To classify an object, the object's signature can be compared to signatures associated with various other objects in a library of reference objects. Such a library of reference objects can be created during a training phase of a classification algorithm, which may employ various classification schemes. In some implementations, a support vector machine (SVM) learning method can be used to classify objects.
In some implementations, to facilitate use of an SVM method for classifying objects, a kernel matrix can be formed from distances (e.g., in the form of EMD) between the object's signature and signatures of reference objects in the library. In particular, in some implementations, each element in the kernel matrix can have a value given by
where D(Si, Sj) is an EMD between signatures Si and Sj, and A is a mean value of the EMD between all training samples.
The kernel matrix can then be used, in some implementations, to classify objects using SVM techniques. SVM techniques are not described in detail here, but in general, can include analyzing training data to identify functions that separate the data into discrete classes, then using the functions to analyze and classify new data. For example, in a two dimensional scenario of classifying data points, an SVM algorithm could include identifying a line that best divides training data points into, for example, two classes. New data points can then be compared to the line to determine the side of the line on which the new data points fall and thus which classes the new data points are likely to belong to. One example of an SVM for two classes is given by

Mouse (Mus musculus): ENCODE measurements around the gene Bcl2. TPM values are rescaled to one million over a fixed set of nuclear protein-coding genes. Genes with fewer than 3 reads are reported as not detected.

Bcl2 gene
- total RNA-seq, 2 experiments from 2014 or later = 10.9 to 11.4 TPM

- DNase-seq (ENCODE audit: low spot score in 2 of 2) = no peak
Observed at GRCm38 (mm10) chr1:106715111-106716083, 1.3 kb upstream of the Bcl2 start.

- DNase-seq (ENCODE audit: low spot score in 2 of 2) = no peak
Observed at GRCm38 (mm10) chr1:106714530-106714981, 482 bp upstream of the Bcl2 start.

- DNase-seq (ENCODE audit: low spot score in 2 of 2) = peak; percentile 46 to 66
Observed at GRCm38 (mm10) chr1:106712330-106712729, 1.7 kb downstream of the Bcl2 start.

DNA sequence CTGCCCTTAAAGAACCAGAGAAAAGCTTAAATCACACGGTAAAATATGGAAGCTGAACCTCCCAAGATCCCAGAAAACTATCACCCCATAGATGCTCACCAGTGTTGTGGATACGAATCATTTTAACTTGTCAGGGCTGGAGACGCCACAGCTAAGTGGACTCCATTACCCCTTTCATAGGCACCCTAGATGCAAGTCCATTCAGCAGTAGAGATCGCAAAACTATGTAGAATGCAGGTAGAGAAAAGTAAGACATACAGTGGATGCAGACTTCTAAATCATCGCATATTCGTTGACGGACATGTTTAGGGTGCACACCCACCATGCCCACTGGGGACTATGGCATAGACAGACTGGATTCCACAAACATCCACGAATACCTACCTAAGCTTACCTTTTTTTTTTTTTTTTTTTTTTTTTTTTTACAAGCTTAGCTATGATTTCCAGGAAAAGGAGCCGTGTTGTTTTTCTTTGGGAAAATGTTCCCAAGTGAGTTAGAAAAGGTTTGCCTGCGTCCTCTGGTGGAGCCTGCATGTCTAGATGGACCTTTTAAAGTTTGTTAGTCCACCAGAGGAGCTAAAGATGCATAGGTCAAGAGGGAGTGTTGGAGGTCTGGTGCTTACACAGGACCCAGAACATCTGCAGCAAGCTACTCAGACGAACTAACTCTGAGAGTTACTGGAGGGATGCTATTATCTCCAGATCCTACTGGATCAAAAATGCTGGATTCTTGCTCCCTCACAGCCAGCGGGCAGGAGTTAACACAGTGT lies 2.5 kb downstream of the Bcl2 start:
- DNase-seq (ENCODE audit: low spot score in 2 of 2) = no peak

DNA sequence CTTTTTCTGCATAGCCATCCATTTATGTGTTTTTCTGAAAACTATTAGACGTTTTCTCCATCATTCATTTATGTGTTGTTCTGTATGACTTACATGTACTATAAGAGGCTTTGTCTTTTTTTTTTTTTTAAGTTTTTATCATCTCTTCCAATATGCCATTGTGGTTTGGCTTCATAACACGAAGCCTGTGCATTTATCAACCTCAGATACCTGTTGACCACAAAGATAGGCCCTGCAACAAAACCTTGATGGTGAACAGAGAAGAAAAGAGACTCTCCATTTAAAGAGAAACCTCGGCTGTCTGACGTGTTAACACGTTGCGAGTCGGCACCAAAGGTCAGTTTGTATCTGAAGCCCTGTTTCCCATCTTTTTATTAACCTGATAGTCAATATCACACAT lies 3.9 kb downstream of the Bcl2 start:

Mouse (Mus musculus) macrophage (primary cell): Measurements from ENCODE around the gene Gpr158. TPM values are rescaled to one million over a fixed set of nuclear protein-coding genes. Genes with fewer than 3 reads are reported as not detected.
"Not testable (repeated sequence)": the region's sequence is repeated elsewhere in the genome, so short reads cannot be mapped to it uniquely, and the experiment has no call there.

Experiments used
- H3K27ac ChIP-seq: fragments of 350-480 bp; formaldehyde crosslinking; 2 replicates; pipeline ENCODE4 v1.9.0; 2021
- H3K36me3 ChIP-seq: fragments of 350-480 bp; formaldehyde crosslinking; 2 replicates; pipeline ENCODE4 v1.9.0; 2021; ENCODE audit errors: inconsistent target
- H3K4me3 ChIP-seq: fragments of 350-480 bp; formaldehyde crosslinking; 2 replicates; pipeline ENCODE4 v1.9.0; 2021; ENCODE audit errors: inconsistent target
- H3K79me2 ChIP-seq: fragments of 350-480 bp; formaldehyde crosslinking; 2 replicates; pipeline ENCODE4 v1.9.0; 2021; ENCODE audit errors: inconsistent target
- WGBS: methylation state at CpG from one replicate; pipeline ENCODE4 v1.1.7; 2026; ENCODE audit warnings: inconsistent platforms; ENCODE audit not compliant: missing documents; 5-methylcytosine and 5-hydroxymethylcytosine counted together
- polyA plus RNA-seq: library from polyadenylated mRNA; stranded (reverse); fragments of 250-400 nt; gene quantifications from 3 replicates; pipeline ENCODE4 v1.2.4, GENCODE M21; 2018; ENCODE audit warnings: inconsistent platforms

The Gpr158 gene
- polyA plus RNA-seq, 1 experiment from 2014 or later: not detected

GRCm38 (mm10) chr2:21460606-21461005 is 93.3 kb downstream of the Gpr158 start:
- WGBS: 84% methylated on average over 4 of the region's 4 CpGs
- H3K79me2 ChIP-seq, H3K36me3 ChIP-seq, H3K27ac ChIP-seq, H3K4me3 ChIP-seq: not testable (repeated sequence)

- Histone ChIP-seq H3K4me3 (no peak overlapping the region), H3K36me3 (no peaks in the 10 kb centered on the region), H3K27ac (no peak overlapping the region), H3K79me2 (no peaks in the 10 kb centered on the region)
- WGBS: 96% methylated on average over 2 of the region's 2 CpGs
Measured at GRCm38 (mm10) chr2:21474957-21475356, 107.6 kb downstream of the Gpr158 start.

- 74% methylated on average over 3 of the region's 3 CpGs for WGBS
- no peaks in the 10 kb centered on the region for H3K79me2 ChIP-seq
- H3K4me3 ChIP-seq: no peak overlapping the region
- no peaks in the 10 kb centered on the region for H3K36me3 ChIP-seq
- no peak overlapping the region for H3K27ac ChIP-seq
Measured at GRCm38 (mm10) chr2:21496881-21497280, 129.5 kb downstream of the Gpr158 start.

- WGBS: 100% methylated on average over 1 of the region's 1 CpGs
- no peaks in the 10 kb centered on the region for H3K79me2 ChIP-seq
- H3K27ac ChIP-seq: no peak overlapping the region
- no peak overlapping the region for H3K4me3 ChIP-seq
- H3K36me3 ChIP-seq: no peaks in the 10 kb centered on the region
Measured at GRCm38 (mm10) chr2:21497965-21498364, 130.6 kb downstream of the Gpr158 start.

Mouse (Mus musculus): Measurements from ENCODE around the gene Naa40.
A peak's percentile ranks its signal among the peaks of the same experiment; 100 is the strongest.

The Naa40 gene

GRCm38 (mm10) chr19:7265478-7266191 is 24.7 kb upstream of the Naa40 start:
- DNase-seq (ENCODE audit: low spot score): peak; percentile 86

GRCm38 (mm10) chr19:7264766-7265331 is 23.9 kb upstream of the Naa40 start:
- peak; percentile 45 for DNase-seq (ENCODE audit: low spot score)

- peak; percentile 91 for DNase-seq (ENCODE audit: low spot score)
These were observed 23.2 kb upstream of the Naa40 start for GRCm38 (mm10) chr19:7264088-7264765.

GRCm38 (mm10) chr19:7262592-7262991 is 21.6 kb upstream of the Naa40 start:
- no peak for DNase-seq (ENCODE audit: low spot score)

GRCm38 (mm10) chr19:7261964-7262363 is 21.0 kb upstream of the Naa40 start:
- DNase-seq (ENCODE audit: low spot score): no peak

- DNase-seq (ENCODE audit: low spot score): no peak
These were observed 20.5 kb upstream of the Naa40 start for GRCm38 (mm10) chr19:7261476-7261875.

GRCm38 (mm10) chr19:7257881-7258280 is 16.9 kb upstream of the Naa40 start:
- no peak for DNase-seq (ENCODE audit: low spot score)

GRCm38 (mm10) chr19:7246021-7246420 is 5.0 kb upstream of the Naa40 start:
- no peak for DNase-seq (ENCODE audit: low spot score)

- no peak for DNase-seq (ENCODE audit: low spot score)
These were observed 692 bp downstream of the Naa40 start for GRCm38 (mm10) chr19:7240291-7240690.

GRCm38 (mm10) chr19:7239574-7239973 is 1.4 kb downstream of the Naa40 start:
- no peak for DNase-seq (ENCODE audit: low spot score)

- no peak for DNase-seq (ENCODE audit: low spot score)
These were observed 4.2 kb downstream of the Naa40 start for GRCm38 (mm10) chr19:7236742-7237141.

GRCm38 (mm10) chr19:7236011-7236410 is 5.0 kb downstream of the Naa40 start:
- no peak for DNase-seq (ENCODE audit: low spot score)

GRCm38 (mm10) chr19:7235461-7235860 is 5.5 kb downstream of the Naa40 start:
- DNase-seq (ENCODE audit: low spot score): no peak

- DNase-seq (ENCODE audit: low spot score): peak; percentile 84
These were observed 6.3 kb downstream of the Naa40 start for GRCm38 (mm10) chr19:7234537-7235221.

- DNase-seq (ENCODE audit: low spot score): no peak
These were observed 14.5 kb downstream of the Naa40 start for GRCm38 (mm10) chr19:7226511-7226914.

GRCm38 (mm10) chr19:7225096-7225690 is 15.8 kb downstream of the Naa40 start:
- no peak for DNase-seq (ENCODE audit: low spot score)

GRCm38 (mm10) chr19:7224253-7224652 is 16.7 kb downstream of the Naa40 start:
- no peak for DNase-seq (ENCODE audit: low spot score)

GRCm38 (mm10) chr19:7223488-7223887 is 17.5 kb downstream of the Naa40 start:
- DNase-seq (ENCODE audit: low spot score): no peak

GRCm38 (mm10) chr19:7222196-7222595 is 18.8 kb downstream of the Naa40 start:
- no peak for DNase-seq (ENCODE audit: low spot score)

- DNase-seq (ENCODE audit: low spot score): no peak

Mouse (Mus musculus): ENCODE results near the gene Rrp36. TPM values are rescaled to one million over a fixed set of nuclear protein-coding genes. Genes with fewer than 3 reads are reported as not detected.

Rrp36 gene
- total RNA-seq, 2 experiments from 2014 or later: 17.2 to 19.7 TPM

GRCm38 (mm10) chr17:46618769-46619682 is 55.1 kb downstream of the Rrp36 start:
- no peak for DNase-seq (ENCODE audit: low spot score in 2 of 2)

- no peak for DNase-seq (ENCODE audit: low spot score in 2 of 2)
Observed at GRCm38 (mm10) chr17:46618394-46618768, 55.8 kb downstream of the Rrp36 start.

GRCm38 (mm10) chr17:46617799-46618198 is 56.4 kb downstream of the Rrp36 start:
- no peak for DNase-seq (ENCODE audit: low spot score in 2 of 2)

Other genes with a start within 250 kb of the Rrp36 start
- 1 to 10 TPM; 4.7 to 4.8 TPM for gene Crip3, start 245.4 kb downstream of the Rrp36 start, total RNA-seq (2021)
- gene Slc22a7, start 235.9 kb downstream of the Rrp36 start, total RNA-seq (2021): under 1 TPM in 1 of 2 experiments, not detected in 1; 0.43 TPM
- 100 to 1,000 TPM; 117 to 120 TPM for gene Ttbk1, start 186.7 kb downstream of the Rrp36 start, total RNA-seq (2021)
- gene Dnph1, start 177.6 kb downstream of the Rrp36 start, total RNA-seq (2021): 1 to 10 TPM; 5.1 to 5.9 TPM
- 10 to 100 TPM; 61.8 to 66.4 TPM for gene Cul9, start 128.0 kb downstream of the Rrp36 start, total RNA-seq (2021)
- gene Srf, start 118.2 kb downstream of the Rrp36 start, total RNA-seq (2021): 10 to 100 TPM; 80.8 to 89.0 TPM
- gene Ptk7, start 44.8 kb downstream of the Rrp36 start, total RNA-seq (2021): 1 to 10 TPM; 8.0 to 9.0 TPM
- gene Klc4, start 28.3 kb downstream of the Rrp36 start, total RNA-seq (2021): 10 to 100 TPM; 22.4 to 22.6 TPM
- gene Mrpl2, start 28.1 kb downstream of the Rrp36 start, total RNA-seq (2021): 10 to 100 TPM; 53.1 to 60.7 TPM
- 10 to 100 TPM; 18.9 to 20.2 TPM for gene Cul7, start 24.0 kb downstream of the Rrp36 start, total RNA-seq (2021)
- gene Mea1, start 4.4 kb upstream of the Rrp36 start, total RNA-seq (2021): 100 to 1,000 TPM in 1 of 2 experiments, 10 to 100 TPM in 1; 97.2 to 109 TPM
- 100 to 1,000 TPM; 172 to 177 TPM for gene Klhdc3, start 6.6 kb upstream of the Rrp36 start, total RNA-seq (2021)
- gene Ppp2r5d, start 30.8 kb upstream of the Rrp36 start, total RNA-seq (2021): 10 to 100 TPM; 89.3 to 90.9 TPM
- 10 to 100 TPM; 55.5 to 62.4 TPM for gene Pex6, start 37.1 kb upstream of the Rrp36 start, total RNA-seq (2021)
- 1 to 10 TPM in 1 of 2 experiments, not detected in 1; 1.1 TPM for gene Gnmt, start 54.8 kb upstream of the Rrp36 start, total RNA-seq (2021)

where K(xi, x) is a kernel function for training sample xi and test sample x, yi is the binary class label of xi (+1 or −1), ai is the learned weight and b is a learned threshold parameter.